“It’s a game of two halves” is seen as one of the more idiotic phrases spoken by a TV football commentator. The title holder, since you asked, has got to be “That was just a yard away from being an inch-perfect pass.”
But some people consider the two-halves utterance a piece of sage philosophy, and I agree. With the laser-like accuracy of a Kieran Trippier free kick, it hits the back of the net as a metaphor for things possibly ending up very different to how they look.
Which is the current state of play in the interminable game of Brexit. If it’s a game of two halves we have reached half time. Seconds from the ref blowing his whistle and the teams trooping off the Chequers pitch for restoratives of Pimm’s and strawberries, Theresa May shocked everyone by scrambling the ball over the soft-Brexit line, although the VAR verdict is awaited on all that pushing and shoving by ex-Brexit Secretary David Davis and flagrant leg biting by the Conservatives’ very own Luis Suárez, Boris Johnson.
So there’s everything to play for in the second half, which runs until 29 March next year, and it may go to extra time in order to stop us crashing out of the EU without a deal and the country descending into the chaos of flights over European airspace being grounded while motorways to Hull and Dover become vast lorry parks when customs points at ferry terminals are shut down.
I think a penalty shoot-out is inevitable. In other words, Brexit will end in a sudden-death defeat for one side or other, perhaps through a second referendum or general election. I only hope that Boris, having flounced off the field to an early bath without waiting to be red-carded, doesn’t sneak back on again in a last-gasp bid for glory.
England’s heroic progress to the World Cup semi-finals running parallel to the ignominious spectacle of the government’s Brexit implosion has made these comparisons irresistible. After Boris, Davis and sundry non-entities left the field a newspaper cartoonist drew the England goalkeeper Jordan Pickford standing over the door of 10 Downing Street, gloved hands outstretched to stop more ministers from leaving.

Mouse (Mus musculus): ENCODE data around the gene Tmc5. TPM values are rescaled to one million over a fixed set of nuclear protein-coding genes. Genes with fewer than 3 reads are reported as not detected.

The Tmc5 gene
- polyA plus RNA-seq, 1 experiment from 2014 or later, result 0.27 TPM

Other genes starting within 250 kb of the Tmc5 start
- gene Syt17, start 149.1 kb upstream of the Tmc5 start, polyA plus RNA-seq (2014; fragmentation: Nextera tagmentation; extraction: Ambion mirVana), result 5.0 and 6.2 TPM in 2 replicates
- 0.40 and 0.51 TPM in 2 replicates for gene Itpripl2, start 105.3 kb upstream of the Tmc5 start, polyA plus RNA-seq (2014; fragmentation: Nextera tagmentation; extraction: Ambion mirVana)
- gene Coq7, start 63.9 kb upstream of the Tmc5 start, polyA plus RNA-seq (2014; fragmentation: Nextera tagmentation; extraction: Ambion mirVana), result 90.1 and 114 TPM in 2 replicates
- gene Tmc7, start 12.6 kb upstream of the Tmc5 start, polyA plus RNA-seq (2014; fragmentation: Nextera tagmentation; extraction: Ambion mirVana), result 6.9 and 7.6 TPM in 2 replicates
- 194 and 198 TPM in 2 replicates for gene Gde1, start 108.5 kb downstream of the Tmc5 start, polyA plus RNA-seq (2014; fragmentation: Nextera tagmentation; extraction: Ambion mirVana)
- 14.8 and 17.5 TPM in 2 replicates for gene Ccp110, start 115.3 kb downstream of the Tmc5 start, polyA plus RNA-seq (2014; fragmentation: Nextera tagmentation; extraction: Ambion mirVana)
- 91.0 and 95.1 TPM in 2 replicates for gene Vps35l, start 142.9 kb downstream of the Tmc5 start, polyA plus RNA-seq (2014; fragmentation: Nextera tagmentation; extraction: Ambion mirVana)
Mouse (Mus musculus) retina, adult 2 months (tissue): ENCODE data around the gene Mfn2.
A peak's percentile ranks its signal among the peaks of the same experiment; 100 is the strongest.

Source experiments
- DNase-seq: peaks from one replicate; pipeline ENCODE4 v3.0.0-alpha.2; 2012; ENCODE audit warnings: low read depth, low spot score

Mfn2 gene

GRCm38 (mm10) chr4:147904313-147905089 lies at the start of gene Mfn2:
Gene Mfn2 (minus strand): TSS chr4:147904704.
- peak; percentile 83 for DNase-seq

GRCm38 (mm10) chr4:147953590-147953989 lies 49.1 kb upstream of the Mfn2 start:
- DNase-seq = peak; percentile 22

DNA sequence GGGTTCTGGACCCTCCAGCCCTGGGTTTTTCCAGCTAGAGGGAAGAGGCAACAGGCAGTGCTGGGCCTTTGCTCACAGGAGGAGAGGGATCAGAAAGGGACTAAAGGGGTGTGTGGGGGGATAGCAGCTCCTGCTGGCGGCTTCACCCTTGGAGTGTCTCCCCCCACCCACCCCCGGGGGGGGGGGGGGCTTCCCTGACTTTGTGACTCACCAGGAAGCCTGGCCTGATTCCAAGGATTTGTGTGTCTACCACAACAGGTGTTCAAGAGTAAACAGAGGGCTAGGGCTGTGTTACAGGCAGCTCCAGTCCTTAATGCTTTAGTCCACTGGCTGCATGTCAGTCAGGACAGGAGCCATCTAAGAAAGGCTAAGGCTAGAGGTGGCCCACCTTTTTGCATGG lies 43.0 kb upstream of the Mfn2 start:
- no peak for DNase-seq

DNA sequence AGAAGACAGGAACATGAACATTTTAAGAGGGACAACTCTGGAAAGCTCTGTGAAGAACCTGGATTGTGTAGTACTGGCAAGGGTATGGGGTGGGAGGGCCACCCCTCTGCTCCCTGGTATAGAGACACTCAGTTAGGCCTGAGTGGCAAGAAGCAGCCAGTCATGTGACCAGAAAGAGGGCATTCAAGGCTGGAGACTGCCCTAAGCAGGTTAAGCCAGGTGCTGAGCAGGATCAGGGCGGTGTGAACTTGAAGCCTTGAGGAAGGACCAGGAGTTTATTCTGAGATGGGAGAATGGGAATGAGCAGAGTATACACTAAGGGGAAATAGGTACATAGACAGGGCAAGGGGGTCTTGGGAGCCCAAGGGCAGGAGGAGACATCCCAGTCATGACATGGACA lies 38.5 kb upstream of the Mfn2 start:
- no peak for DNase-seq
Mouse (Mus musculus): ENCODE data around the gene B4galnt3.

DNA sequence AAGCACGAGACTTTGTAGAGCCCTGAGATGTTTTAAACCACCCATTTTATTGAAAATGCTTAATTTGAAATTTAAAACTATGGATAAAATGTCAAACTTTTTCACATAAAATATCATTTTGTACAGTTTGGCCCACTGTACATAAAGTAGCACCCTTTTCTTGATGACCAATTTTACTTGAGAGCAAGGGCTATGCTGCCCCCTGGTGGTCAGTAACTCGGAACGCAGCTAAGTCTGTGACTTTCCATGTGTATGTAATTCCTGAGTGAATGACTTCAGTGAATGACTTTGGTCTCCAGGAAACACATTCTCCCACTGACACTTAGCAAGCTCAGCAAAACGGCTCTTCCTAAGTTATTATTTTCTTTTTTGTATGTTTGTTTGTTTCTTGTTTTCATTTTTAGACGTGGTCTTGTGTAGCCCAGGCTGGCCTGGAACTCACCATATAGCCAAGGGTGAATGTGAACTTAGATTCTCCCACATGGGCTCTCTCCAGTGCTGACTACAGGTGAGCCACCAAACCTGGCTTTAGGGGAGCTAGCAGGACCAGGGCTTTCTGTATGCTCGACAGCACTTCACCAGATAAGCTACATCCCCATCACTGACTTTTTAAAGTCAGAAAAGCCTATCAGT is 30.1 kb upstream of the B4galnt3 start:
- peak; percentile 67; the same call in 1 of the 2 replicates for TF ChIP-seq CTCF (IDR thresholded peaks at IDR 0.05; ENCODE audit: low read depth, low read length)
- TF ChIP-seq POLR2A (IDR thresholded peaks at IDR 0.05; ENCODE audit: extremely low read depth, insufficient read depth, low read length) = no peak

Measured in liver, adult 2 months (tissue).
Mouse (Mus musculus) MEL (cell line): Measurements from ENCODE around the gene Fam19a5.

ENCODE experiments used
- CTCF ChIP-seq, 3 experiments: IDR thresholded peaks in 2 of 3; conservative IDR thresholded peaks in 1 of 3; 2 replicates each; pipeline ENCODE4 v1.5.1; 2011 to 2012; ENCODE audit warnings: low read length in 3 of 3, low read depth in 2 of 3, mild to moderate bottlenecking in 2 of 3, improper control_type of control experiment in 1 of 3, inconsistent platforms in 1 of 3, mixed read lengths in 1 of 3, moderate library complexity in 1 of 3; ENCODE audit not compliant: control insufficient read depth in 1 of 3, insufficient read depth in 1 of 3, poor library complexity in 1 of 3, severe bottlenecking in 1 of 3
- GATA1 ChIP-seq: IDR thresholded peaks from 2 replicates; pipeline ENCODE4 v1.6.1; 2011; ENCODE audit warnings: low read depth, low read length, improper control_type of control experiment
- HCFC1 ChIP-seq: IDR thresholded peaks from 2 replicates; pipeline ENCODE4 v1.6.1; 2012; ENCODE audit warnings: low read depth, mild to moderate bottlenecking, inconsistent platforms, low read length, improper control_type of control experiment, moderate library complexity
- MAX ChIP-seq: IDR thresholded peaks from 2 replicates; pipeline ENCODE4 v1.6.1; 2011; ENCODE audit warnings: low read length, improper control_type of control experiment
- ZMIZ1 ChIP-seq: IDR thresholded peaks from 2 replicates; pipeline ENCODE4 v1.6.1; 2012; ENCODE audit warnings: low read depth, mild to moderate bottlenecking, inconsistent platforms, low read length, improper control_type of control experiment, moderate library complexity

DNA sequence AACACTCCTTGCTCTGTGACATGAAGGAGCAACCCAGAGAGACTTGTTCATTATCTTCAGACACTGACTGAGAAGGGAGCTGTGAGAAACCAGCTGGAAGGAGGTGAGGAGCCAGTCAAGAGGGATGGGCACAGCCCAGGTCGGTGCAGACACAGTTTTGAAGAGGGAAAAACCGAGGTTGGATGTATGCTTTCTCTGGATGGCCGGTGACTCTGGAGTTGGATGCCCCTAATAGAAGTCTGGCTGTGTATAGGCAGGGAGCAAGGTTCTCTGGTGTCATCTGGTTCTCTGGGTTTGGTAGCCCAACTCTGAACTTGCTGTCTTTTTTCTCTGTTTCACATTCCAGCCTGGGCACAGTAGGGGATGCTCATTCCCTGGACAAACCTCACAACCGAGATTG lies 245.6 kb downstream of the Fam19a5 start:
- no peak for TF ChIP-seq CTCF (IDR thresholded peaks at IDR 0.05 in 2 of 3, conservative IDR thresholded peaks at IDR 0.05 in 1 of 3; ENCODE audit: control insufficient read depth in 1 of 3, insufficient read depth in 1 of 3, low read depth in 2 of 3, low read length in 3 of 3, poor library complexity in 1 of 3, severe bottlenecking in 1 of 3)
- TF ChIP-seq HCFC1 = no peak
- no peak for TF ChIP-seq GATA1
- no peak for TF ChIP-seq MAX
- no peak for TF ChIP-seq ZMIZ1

A letter in the Telegraph picked up the theme: “Old-fashioned values, empathy, straight-talking and a smart waistcoat seem to have done wonders for the English football team’s performance. Could Jacob Rees-Mogg be the Gareth Southgate of politics?”
I live in fear of someone asking Southgate whether he’s a Remainer or Brexiteer. If he’s the latter, such is his God-like status in England right now he might be turned into a new Nigel Farage, capable of winning the case for leaving the EU with a simple: “We can destroy the opposition by a few well-worked set-pieces.”
Southgate is an honorary Northerner, living in some style outside Harrogate. On a stupid o’clock birdwatching trip I once encountered him jogging round a nearby reservoir. And no, he wasn’t wearing a lycra waistcoat. But it occurs to me that Boris, who never misses a trick to get more publicity, might try copying the Southgate look of waistcoat with tie affixed in a perfect Windsor knot, and brush up on footballing clichés.
Roger Ratcliffe has worked as an investigative journalist with the Sunday Times Insight team and is the author of guidebooks to Leeds and Bradford. Follow him on Twitter @Ratcliffe